Jerry Seinfeld has been a ubiquitous cultural figure for so long that it can be easy to forget that he was once just a hip New York comic whose sharp yet clean style of observational humor made him a favorite for talk show and comedy club bookers. It’s particularly difficult to imagine Seinfeld as a hip young comic now given his recent return to the public spotlight as a cranky, out-of-touch, annoying uncle-type railing against political correctness and the kids today for being too uptight and obsessed with sensitivity to laugh at one of his exquisitely crafted gay-people-are-swishy-queens jokes.
Yet Seinfeld’s early reputation as a sharp-witted yet accessible and mainstream cut-up on the rise made him a smart choice to host Spy Magazine Presents “How To Be Famous”, a fascinatingly bizarre foray into television from Spy, the quintessentially New York magazine that ruled 1980s and early 1990s satire with its witheringly sarcastic exploration of life among the rich, famous, and vapid.
The special was written by a murderer’s row of top Spy talent that includes Graydon Carter, who segued smoothly from mocking celebrities at Spy to deifying them in the glossy pages of Vanity Fair, future scribe of gigantic novels Kurt Anderson, future Newsradio creator Paul Simms, Bruce Handy and Peter Kaminsky.
The onscreen talent on hand to support host Seinfeld is even more surreally eclectic. In addition to Republican Seinfeld, the show prominently features professional crazy Christian Victoria Jackson as, ironically, the special’s “science” correspondent, although she also uncharacteristically shares an anecdote about hanging out at the Playboy mansion (a fertile breeding ground for sin and/or venereal disease) and encourages women to wear low-cut, cleavage-revealing clothes during talk show appearances. Seinfeld and Jackson are joined by professional leftists Harry Shearer, Dick Cavett, and the Smothers Brothers, who rumor has it were once involved in comedy, though now they are known exclusively for their politics, free-speech battles, and yo-yo tricks.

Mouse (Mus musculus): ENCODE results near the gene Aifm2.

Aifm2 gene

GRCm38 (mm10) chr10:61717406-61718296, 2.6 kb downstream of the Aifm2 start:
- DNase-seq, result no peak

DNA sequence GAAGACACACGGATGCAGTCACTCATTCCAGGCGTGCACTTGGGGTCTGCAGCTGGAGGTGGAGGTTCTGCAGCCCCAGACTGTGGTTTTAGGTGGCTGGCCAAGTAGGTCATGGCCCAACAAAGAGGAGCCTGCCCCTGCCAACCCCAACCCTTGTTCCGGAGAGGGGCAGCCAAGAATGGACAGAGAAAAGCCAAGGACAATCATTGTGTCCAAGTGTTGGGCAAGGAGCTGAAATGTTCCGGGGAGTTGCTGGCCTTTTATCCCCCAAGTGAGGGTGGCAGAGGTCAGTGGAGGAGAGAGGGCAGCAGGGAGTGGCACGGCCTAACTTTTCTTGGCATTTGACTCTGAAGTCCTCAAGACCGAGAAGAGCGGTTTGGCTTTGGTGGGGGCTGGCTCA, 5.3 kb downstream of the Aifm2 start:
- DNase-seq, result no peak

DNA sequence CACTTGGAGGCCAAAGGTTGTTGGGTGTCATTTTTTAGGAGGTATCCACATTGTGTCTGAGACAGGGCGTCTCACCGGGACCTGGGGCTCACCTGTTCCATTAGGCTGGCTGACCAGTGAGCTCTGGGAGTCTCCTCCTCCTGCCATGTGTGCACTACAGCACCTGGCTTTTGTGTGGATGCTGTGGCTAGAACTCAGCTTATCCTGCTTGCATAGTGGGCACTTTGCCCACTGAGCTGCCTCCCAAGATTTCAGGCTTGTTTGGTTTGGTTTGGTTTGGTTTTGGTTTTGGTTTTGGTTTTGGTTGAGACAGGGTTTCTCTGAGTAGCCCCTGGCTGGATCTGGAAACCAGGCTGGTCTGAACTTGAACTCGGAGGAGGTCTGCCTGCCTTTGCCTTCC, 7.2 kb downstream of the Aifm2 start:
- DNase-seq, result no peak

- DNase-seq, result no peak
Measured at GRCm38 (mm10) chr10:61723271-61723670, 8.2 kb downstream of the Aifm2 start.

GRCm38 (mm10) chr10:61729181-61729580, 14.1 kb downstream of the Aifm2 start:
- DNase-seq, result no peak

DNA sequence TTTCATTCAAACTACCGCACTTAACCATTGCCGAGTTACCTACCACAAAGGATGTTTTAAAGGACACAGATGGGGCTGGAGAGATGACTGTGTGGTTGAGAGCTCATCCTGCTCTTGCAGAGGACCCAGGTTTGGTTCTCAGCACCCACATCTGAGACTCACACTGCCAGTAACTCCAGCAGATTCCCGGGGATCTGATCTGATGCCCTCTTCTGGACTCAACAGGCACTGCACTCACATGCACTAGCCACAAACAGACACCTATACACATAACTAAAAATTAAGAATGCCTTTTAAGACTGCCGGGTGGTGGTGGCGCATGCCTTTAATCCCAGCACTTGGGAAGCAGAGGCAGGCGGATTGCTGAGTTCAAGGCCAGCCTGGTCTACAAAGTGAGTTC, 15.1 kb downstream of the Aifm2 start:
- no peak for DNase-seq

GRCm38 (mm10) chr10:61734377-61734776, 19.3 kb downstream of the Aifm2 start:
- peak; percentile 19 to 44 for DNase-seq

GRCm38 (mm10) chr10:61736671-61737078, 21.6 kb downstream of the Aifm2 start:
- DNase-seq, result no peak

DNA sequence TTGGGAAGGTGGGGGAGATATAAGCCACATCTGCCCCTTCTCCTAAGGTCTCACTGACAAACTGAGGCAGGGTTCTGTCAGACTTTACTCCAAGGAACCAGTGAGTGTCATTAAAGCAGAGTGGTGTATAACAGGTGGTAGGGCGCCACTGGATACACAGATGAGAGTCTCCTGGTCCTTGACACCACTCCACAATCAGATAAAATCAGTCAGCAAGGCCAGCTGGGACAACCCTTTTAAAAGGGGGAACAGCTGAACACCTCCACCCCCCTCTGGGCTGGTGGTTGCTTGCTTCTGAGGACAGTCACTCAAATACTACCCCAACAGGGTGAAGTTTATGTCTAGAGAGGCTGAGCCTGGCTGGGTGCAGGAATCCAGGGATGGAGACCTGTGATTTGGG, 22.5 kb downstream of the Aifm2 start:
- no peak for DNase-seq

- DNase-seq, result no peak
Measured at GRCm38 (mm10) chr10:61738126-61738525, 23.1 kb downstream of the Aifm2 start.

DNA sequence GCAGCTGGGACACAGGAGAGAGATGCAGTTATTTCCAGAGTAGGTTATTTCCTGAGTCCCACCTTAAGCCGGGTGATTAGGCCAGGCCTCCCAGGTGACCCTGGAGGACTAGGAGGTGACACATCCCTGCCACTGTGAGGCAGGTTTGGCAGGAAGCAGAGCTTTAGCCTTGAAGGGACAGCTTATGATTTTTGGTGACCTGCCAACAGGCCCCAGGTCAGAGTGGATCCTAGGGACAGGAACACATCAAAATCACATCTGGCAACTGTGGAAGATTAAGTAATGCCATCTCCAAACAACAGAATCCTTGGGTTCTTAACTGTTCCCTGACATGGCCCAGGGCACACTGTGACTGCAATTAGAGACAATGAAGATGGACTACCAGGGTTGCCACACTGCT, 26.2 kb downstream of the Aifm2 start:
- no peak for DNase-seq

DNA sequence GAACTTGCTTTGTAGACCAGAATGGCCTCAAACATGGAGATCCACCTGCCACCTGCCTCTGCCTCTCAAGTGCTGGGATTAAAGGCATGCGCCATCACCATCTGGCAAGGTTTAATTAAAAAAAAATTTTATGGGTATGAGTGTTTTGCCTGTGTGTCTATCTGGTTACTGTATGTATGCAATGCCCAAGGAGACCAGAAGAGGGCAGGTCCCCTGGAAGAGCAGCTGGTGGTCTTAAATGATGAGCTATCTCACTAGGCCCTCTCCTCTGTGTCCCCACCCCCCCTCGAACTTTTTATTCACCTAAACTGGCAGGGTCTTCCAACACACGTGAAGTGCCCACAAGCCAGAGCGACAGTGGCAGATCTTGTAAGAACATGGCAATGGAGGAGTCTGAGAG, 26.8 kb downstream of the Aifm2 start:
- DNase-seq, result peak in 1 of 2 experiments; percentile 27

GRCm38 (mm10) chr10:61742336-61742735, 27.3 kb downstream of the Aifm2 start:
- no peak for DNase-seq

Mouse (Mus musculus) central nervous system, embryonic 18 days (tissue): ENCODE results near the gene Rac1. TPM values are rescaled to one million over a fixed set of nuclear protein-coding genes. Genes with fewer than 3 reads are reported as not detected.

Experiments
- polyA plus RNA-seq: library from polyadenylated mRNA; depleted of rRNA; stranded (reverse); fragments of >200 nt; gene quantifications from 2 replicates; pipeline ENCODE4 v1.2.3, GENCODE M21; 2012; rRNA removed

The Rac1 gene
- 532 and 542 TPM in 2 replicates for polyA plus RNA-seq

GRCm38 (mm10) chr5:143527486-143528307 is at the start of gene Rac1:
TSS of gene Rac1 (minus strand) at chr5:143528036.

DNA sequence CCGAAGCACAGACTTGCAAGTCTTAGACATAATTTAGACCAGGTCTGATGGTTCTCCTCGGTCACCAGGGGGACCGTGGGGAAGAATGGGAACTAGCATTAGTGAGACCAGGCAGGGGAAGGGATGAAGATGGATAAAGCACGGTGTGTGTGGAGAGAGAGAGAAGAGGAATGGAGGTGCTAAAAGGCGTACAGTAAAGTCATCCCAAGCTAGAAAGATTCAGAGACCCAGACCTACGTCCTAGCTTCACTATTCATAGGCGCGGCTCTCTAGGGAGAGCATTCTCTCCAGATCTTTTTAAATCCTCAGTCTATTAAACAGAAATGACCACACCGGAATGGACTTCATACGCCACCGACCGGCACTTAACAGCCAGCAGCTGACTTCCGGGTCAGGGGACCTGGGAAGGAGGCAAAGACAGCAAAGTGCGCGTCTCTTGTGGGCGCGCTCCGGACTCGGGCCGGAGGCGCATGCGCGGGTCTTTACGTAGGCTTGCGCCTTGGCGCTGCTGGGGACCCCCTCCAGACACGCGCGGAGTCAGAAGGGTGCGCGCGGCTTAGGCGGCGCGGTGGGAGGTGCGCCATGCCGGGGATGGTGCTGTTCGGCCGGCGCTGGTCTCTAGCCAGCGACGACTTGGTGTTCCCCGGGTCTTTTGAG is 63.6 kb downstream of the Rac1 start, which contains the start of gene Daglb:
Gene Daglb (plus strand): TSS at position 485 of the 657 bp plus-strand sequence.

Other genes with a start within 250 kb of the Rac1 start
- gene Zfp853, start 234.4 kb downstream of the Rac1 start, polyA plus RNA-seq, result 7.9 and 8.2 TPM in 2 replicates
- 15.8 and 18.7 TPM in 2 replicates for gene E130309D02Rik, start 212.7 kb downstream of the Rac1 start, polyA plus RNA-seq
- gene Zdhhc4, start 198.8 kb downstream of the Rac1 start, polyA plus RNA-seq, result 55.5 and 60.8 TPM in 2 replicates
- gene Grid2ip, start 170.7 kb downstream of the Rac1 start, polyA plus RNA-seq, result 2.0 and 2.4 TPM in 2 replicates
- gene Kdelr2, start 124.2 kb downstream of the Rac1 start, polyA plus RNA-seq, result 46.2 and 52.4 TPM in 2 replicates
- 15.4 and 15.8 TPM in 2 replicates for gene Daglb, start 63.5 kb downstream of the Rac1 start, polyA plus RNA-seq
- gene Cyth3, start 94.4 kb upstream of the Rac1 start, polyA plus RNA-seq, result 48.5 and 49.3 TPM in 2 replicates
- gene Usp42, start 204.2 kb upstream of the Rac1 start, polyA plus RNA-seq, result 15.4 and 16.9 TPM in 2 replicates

The premise of the special is to offer viewers a tongue-in-cheek, faux-sociological, faintly “scientific” exploration of what was perhaps Spy’s prevalent and over-arching theme:the utter ridiculousness of American celebrity and the bizarre, one-sided, and endlessly fascinating dynamic between famous people and the public that alternately worships and bitterly resents them.
Seinfeld delivers the linking segments while wandering through the offices of Spy (look closely and you can get a glimpse of Graydon Carter in the background!). They might seem like an odd fit now, the ornery uncle and the painfully hip cool kids, but Seinfeld proves to be an inspired choice. Even then, Seinfeld was gifted in delivering lines with glib irony. Seinfeld seemed to exist within sarcastic quotation marks, which perfectly suited a satirical organization that did not take anything seriously, or anything at face value, particularly where famous people were involved.
Seinfeld introduces the six laws of staying famous, which include having talent (the least important skill, we are unsurprisingly informed), seeming intelligent (as opposed to actually being intelligent), and staying contemporary, which was advice Spy would have been wise to follow itself.